What To Do If Your Kid Is Arrested With Drugs

Every parent dreads the possibility that they’ll get a call from the police one day, informing them that their kid has been busted for drug possession, use or distribution. These don’t necessarily have to be anything as serious as opioid drugs; they could be prescription drugs used recreationally, or even alcohol.

Not long ago, anyone who possessed drugs of any description, juvenile or not, was subject to extremely draconian laws. Gratefully, the law has evolved since then. Prosecutors mostly try to view drug possession as aligned to addiction, rather than criminal activity.

Your First Reaction

When parents first hear of a drug-related arrest of their child, they usually panic. When you go in to see your child, though, it’s important that you hold your emotions in check. You shouldn’t discuss the case over the phone or in person at the precinct. Your conversation could be overheard by the police, recorded and used against your child. Rather, you should find an expert criminal defense lawyer who specializes in juvenile drug cases.

What To Do If Your Kid Is Arrested With Drugs

If it was in your House, you could Lose it

If the arrest was over drug use in your house, the prosecutor will usually look for evidence that you knew about these activities. In some states, you could face legal consequences that could go as far as forfeiture of your house. You’ll need excellent defense to retain your property.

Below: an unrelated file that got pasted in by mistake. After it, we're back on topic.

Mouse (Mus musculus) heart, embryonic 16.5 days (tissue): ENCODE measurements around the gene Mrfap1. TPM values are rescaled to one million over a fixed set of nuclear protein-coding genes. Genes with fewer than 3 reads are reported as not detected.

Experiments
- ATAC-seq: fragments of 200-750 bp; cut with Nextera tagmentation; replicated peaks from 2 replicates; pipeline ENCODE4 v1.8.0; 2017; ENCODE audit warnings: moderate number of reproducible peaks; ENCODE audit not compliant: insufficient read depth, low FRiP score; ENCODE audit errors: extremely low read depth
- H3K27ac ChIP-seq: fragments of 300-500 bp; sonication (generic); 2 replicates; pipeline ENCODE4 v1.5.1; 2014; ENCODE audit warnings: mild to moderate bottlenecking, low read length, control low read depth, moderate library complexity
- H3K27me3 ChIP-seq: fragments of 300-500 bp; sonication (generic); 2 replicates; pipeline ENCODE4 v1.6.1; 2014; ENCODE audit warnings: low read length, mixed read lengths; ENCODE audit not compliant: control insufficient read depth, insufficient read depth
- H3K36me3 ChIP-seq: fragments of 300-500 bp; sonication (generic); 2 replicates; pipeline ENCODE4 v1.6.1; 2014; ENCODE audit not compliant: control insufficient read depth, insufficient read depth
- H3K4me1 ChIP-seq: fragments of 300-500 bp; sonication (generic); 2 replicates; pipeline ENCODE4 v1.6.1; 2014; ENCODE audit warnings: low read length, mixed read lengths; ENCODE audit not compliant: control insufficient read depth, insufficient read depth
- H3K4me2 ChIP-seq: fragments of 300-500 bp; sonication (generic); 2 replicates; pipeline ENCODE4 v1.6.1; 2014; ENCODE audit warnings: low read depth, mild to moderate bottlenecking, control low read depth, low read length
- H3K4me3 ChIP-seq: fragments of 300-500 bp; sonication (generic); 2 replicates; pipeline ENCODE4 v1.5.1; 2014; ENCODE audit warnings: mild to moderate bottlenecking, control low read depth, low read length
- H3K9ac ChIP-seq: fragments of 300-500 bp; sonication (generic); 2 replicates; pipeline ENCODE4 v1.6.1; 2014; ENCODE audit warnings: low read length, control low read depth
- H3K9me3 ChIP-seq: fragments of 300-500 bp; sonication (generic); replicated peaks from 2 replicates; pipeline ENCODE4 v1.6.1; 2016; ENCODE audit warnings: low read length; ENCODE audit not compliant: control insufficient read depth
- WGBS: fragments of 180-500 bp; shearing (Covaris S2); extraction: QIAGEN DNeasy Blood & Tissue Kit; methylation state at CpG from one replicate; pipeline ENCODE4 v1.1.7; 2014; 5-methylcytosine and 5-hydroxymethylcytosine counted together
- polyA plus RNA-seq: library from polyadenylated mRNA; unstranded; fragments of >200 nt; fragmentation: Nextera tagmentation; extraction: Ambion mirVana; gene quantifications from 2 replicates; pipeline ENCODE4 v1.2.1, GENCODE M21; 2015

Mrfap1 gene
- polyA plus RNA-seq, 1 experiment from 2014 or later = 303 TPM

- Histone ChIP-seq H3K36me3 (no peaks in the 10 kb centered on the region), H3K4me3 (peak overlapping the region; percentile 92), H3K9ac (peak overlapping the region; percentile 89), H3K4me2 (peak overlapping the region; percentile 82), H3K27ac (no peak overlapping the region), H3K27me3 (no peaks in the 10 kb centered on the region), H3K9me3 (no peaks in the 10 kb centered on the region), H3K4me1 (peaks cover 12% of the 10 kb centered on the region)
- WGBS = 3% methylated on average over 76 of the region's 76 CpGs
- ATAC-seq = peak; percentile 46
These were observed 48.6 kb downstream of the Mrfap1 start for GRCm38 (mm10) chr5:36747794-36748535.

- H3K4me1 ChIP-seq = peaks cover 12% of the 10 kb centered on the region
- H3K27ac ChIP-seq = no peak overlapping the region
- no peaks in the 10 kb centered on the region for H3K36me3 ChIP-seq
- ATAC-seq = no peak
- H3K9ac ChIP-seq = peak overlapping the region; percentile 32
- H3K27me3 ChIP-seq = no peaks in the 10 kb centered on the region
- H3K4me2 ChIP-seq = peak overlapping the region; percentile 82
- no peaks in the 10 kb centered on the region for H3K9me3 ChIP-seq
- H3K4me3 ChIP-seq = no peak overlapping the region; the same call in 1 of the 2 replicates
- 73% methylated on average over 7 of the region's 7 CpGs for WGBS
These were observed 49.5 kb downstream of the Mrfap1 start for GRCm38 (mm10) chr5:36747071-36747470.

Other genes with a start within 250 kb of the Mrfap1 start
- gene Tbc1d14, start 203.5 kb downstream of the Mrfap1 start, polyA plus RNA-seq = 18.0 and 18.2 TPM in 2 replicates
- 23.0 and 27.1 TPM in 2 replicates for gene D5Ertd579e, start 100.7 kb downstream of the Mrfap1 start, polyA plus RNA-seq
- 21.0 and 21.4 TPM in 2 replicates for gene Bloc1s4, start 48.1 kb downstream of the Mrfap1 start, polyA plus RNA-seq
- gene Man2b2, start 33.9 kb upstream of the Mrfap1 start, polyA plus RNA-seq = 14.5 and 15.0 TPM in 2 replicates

Ask your Lawyer about a Pretrial Diversion Program

Like several other states, Texas law allows for pretrial diversion programs for first-time offenders in many districts. You need to ask your lawyer about it. If your child qualifies, they are a good idea. Rather than try your child immediately for the offense, the court will put the case on hold to wait and watch. If your child stays out of trouble, the case will be dismissed.

In the meantime, you could take your child to rehab and drug recovery programs. You’ll need to maintain detailed documentary proof of attendance and completion. District attorneys tend to take a very positive view of young people who show up with a rehab certificate.

Schedule a Meeting with the District Attorney

If the district attorney will agree to meeting with you, you can present your child’s case, request a pretrial diversion program, and ask for dismissal later on. If your child is successful with his pretrial diversion program, the district attorney will usually agree to expunge the case off his permanent record. It doesn’t happen on its own, though — you’ll need to put in a request.

Here’s what you shouldn’t do in Most Cases

It can be risky to try any of the following options unless your lawyer gives you his blessing:

  • Agreeing to allow your child to turn in his friends in order to be set free himself.
  • Agreeing to any kind of special concessionary offer by the police that isn’t written down, sealed and stamped by the prosecutor and the defense attorney.
  • Agreeing to have your home car searched is a bad idea. If any kind of illegal substance is found, you could lose both.

Being arrested for drugs is serious business. The best way to come out on top is to do your job as parent, and to make sure that you follow your lawyers advice.